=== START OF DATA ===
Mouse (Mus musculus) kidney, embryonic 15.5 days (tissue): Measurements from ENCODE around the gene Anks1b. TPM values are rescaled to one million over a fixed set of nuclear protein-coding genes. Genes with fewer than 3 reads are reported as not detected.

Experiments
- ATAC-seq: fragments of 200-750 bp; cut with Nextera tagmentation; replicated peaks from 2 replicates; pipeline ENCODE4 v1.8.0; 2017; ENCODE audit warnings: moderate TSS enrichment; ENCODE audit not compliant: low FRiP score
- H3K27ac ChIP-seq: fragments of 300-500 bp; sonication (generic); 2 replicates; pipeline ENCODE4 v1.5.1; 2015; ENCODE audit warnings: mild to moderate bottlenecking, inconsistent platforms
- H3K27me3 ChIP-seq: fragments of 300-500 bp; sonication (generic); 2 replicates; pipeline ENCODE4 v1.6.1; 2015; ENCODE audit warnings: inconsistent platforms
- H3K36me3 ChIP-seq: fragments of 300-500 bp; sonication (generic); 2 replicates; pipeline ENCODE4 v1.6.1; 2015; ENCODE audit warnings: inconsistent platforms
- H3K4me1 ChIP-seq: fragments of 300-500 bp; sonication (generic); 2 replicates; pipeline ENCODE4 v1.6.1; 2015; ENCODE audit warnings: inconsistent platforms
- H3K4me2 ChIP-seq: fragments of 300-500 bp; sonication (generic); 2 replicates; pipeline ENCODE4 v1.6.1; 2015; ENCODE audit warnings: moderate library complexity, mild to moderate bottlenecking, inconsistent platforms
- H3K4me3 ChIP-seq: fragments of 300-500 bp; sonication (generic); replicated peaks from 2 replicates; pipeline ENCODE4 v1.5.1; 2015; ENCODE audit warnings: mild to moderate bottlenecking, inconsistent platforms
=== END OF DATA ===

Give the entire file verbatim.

Mouse (Mus musculus) kidney, embryonic 15.5 days (tissue): Measurements from ENCODE around the gene Anks1b. TPM values are rescaled to one million over a fixed set of nuclear protein-coding genes. Genes with fewer than 3 reads are reported as not detected.

Experiments
- ATAC-seq: fragments of 200-750 bp; cut with Nextera tagmentation; replicated peaks from 2 replicates; pipeline ENCODE4 v1.8.0; 2017; ENCODE audit warnings: moderate TSS enrichment; ENCODE audit not compliant: low FRiP score
- H3K27ac ChIP-seq: fragments of 300-500 bp; sonication (generic); 2 replicates; pipeline ENCODE4 v1.5.1; 2015; ENCODE audit warnings: mild to moderate bottlenecking, inconsistent platforms
- H3K27me3 ChIP-seq: fragments of 300-500 bp; sonication (generic); 2 replicates; pipeline ENCODE4 v1.6.1; 2015; ENCODE audit warnings: inconsistent platforms
- H3K36me3 ChIP-seq: fragments of 300-500 bp; sonication (generic); 2 replicates; pipeline ENCODE4 v1.6.1; 2015; ENCODE audit warnings: inconsistent platforms
- H3K4me1 ChIP-seq: fragments of 300-500 bp; sonication (generic); 2 replicates; pipeline ENCODE4 v1.6.1; 2015; ENCODE audit warnings: inconsistent platforms
- H3K4me2 ChIP-seq: fragments of 300-500 bp; sonication (generic); 2 replicates; pipeline ENCODE4 v1.6.1; 2015; ENCODE audit warnings: moderate library complexity, mild to moderate bottlenecking, inconsistent platforms
- H3K4me3 ChIP-seq: fragments of 300-500 bp; sonication (generic); replicated peaks from 2 replicates; pipeline ENCODE4 v1.5.1; 2015; ENCODE audit warnings: mild to moderate bottlenecking, inconsistent platforms